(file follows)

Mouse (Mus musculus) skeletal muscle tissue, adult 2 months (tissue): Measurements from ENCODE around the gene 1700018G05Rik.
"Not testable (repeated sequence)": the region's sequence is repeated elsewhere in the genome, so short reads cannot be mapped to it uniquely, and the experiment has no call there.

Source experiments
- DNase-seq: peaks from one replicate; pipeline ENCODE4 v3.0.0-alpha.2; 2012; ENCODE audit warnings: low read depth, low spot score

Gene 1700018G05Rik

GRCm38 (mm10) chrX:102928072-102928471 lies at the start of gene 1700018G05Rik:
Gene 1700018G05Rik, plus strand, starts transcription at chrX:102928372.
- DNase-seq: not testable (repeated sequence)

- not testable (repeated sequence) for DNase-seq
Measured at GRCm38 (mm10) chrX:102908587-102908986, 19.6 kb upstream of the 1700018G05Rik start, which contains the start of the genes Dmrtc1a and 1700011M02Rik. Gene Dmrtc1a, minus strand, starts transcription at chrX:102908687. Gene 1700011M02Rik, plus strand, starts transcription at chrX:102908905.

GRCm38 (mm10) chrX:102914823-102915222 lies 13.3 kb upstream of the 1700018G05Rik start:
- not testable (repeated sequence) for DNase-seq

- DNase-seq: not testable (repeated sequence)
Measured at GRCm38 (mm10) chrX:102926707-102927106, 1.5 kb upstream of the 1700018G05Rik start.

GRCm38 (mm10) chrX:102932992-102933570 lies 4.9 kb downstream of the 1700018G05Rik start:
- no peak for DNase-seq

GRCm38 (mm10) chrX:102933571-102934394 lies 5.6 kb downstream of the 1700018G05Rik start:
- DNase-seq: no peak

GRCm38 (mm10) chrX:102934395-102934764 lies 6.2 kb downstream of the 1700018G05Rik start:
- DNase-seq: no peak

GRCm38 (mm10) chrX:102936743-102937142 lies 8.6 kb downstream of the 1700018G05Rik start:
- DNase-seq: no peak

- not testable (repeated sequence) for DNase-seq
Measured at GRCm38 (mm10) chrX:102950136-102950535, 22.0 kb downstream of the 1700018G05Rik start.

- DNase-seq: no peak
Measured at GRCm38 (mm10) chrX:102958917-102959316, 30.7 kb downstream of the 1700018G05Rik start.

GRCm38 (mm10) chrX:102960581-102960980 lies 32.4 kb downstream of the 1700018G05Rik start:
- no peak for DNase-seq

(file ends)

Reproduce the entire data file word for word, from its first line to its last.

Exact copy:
Mouse (Mus musculus) skeletal muscle tissue, adult 2 months (tissue): Measurements from ENCODE around the gene 1700018G05Rik.
"Not testable (repeated sequence)": the region's sequence is repeated elsewhere in the genome, so short reads cannot be mapped to it uniquely, and the experiment has no call there.

Source experiments
- DNase-seq: peaks from one replicate; pipeline ENCODE4 v3.0.0-alpha.2; 2012; ENCODE audit warnings: low read depth, low spot score

Gene 1700018G05Rik

GRCm38 (mm10) chrX:102928072-102928471 lies at the start of gene 1700018G05Rik:
Gene 1700018G05Rik, plus strand, starts transcription at chrX:102928372.
- DNase-seq: not testable (repeated sequence)

- not testable (repeated sequence) for DNase-seq
Measured at GRCm38 (mm10) chrX:102908587-102908986, 19.6 kb upstream of the 1700018G05Rik start, which contains the start of the genes Dmrtc1a and 1700011M02Rik. Gene Dmrtc1a, minus strand, starts transcription at chrX:102908687. Gene 1700011M02Rik, plus strand, starts transcription at chrX:102908905.

GRCm38 (mm10) chrX:102914823-102915222 lies 13.3 kb upstream of the 1700018G05Rik start:
- not testable (repeated sequence) for DNase-seq

- DNase-seq: not testable (repeated sequence)
Measured at GRCm38 (mm10) chrX:102926707-102927106, 1.5 kb upstream of the 1700018G05Rik start.

GRCm38 (mm10) chrX:102932992-102933570 lies 4.9 kb downstream of the 1700018G05Rik start:
- no peak for DNase-seq

GRCm38 (mm10) chrX:102933571-102934394 lies 5.6 kb downstream of the 1700018G05Rik start:
- DNase-seq: no peak

GRCm38 (mm10) chrX:102934395-102934764 lies 6.2 kb downstream of the 1700018G05Rik start:
- DNase-seq: no peak

GRCm38 (mm10) chrX:102936743-102937142 lies 8.6 kb downstream of the 1700018G05Rik start:
- DNase-seq: no peak

- not testable (repeated sequence) for DNase-seq
Measured at GRCm38 (mm10) chrX:102950136-102950535, 22.0 kb downstream of the 1700018G05Rik start.

- DNase-seq: no peak
Measured at GRCm38 (mm10) chrX:102958917-102959316, 30.7 kb downstream of the 1700018G05Rik start.

GRCm38 (mm10) chrX:102960581-102960980 lies 32.4 kb downstream of the 1700018G05Rik start:
- no peak for DNase-seq